A recliner chair ;reclines when the occupant lowers the chair's back and raises its front. It has a backrest that can be tilted back, and often a footrest that may be extended by means of a lever on the side of the chair, or may extend automatically when the back is reclined. A recliner is also known as a reclining chair, lounger, and armchair. Modern recliners often feature an adjustable headrest, lumbar support, and an independent footstool that adjusts with the weight and angle of the user's legs to maximize comfort. Additional features include heat, massage, and vibration. Some models are wheelchair accessible. Recliners can also accommodate a near supine position for sleeping (making them multifunctional furniture) and are common in airplanes and trains, as well as in homes.
Recliners with casters
Traditional home recliners are generally intended to be large immobile objects that never move and must be dragged or carried to be moved. Now home furniture manufacturers produce a thick padded leather or overstuffed fabric recliner with casters. Recliners with casters are also designed for a medical setting such as for use in a nursing home or hospital. Medical recliners often have accessory hooks and an optional removable arm and tray table.
Wall hugger recliners
Used for apartments, the wall hugger recliner is used to save space. A wall hugger recliner is positioned with inches between itself and the wall and only reclines forward. This is achieved by utilizing a gliding mechanism underneath the seat that pushes the bottom half of the chair forward so the back of the recliner never gets any closer to the wall thus ensuring efficient usage of space.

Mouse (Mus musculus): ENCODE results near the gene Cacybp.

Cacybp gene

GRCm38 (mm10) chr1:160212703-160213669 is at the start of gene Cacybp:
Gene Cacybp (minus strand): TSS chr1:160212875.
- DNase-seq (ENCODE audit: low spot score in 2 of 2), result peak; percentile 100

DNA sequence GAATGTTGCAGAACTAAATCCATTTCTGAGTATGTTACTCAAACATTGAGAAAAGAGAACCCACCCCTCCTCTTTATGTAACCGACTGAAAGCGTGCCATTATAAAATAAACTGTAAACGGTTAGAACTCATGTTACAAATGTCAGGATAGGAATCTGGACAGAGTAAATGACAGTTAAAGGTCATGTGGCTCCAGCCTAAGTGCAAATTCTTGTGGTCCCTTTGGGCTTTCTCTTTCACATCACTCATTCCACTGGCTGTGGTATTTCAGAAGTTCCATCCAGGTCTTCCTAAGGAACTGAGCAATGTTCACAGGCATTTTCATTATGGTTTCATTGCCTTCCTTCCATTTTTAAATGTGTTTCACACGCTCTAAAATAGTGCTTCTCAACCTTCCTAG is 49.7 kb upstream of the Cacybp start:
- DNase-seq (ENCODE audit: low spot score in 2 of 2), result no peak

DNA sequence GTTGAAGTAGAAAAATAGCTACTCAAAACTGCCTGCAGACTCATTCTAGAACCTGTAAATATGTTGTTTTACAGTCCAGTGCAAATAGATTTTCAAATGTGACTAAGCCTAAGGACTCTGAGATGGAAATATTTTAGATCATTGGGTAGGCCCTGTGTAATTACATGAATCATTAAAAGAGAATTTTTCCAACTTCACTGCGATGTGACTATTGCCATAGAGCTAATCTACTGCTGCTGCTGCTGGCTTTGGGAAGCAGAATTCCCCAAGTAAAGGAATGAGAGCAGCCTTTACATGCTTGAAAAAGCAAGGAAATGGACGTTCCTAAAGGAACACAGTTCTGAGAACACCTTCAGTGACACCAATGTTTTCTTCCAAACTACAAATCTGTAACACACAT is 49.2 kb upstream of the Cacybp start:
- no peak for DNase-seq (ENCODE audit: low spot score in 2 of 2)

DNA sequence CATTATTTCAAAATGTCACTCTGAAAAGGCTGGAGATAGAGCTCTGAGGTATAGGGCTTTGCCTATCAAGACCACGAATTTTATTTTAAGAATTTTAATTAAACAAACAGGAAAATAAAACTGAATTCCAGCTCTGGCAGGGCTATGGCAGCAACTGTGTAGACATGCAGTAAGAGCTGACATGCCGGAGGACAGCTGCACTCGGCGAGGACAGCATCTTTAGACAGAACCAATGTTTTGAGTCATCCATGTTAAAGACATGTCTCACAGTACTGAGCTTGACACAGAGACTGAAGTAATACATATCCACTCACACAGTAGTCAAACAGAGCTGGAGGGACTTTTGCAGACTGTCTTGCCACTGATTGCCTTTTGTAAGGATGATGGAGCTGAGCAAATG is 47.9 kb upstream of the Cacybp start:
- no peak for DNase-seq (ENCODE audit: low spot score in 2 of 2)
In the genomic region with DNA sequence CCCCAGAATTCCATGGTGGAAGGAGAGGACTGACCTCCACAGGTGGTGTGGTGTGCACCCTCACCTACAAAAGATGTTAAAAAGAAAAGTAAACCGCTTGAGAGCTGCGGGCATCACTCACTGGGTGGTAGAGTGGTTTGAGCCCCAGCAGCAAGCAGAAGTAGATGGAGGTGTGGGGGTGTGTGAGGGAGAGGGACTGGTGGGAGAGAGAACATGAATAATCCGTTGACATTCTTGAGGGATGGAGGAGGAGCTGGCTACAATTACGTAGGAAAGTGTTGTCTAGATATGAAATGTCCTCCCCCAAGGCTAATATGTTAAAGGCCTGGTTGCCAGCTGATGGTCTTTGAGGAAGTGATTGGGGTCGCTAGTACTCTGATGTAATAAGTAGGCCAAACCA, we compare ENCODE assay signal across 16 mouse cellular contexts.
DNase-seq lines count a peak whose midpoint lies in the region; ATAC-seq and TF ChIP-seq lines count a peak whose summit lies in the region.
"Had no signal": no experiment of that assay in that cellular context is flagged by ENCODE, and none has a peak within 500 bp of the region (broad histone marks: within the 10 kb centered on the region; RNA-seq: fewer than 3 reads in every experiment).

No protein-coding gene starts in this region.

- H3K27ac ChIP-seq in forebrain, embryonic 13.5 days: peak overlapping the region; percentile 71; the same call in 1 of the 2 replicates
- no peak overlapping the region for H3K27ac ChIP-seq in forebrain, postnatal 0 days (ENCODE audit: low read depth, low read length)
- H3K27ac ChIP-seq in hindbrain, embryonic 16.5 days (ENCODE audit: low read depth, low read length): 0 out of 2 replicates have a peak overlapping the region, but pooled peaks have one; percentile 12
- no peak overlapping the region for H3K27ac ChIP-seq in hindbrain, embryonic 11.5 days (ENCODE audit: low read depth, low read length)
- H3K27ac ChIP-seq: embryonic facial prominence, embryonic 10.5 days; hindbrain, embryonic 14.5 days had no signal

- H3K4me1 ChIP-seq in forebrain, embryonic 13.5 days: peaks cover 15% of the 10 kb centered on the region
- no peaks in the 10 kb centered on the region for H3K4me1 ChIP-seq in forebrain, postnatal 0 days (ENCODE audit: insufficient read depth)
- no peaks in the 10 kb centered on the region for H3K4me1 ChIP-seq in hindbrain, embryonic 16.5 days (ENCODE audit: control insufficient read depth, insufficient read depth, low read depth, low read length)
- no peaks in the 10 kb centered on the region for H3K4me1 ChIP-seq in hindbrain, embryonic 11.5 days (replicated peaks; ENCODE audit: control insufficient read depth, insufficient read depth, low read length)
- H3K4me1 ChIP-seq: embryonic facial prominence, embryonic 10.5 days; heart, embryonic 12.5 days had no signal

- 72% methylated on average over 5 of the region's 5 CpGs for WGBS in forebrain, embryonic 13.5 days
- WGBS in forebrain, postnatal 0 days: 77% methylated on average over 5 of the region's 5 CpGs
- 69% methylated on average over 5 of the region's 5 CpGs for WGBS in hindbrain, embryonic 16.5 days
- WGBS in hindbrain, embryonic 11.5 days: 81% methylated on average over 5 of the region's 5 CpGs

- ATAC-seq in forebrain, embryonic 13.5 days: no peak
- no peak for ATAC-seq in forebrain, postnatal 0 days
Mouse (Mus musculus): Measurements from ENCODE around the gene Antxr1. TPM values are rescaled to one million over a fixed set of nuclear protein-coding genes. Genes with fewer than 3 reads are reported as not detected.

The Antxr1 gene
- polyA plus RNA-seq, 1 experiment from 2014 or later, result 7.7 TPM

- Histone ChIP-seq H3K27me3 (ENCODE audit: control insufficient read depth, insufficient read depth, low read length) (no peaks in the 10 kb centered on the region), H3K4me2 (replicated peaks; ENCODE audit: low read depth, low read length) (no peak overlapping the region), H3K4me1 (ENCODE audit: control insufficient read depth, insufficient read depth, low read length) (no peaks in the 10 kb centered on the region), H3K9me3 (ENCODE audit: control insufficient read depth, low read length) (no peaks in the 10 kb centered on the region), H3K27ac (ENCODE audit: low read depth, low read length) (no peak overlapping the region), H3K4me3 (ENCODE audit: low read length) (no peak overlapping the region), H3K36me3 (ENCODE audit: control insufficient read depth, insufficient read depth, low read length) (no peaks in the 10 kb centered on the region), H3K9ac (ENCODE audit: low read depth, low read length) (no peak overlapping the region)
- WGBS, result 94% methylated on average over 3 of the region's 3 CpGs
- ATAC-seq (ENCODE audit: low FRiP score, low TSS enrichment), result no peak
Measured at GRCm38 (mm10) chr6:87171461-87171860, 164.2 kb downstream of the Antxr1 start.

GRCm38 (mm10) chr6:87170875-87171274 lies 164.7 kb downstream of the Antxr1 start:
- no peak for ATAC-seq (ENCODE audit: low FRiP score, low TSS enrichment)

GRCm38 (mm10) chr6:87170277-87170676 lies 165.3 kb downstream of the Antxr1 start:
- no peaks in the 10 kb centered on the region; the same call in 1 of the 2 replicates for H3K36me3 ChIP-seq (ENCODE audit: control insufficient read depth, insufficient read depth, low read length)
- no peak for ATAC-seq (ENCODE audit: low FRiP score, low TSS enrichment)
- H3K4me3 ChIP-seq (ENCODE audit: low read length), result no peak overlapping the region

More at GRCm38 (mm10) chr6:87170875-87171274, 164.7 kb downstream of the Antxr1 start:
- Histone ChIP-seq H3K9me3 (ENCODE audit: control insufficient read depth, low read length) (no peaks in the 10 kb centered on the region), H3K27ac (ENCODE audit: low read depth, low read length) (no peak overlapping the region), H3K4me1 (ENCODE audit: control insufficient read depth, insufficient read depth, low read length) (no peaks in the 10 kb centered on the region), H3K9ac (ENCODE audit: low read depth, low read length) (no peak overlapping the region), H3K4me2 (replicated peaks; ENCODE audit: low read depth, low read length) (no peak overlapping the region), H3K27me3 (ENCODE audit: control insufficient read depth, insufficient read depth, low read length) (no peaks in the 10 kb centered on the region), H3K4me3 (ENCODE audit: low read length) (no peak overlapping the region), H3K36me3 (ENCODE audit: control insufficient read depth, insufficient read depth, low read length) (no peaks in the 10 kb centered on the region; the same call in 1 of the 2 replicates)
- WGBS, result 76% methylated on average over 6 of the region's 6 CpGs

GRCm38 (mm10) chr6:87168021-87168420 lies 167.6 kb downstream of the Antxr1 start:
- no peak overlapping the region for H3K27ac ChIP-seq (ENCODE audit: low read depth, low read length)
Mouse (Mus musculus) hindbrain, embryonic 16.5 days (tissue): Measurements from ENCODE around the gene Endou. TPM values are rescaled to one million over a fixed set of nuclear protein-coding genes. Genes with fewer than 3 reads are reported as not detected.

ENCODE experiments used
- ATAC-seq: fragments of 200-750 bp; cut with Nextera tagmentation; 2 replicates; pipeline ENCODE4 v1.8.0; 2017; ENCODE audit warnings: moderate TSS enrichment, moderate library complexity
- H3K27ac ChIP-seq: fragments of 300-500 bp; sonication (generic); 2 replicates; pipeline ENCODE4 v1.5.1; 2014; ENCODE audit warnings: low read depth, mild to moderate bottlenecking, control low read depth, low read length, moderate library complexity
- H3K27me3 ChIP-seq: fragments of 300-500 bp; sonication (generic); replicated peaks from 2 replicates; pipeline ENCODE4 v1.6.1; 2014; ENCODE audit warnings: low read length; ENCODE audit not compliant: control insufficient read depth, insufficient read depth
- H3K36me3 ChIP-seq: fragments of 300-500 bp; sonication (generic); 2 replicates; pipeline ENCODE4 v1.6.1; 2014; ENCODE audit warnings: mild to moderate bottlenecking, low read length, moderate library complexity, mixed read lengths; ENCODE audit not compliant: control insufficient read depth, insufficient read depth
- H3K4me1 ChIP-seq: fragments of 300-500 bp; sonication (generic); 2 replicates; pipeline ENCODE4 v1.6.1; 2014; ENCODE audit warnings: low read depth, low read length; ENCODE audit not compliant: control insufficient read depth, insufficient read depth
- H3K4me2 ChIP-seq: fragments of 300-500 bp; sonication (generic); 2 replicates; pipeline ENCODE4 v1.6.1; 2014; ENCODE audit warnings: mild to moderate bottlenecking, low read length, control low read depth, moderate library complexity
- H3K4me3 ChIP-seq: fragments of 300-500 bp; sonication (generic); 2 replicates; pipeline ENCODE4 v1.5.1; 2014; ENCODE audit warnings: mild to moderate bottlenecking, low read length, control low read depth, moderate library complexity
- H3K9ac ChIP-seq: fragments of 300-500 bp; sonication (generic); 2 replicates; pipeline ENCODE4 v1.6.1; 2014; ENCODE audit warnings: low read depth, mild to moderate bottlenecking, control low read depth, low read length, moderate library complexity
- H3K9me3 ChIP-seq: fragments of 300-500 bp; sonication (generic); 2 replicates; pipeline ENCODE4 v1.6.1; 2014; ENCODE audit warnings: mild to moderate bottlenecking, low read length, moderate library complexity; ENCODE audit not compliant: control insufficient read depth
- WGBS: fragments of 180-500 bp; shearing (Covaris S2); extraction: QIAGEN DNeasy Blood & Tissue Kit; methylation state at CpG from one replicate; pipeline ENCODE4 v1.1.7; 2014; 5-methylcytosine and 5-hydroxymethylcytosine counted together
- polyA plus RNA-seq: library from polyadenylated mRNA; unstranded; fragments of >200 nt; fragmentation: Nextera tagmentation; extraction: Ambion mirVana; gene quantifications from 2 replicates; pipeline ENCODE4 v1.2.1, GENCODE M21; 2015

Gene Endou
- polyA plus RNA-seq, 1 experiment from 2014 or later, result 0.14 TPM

A riser armchair or lift chair includes a standing-up system, for the elderly and people with limited mobility.
Power vs. Manual Recliner: Pros, Cons, and More
When it comes to recliners, finding the perfect one for your home can be a challenge. Do you opt for something with power so you can recline with the push of a button? Or do you prefer a manual recliner chair ;that requires a little effort, but offers more of an aesthetic appeal?
Whether power or manual, you want a recliner that's comfortable and on par with your style preferences. There are pros and cons to each, and we're here to break them down so you can make the best decision for your home!
Manual recliner chairs are a bit more carefree than power recliners. They have the flexibility to go anywhere in your house, they tend to be less bulky, and many styles don’t look like a “typical recliner.”
The Viceroy Recliner and Burke Re-Invented Recliner are two stylish and sneaky options - you wouldn’t know they recline until you push them back!
Some manual recliners, like the Quinton Re-Invented Recliner, can be equipped with power as long as the manufacturer has the ability to do so. If there’s a manual recliner you like that has this option, be sure to let your designer know when you go to purchase it so the manufacturer can build in space for the motor.
One significant con of a manual recliner is that it requires more effort to push it back. If you find that you struggle with this, it may not be the best option for you.
It's important to note, however, that not all manual recliners are the same. As far as ease of use goes, Stephanie said, “Stressless recliners are probably the easiest to push back because of their continuous mechanism.”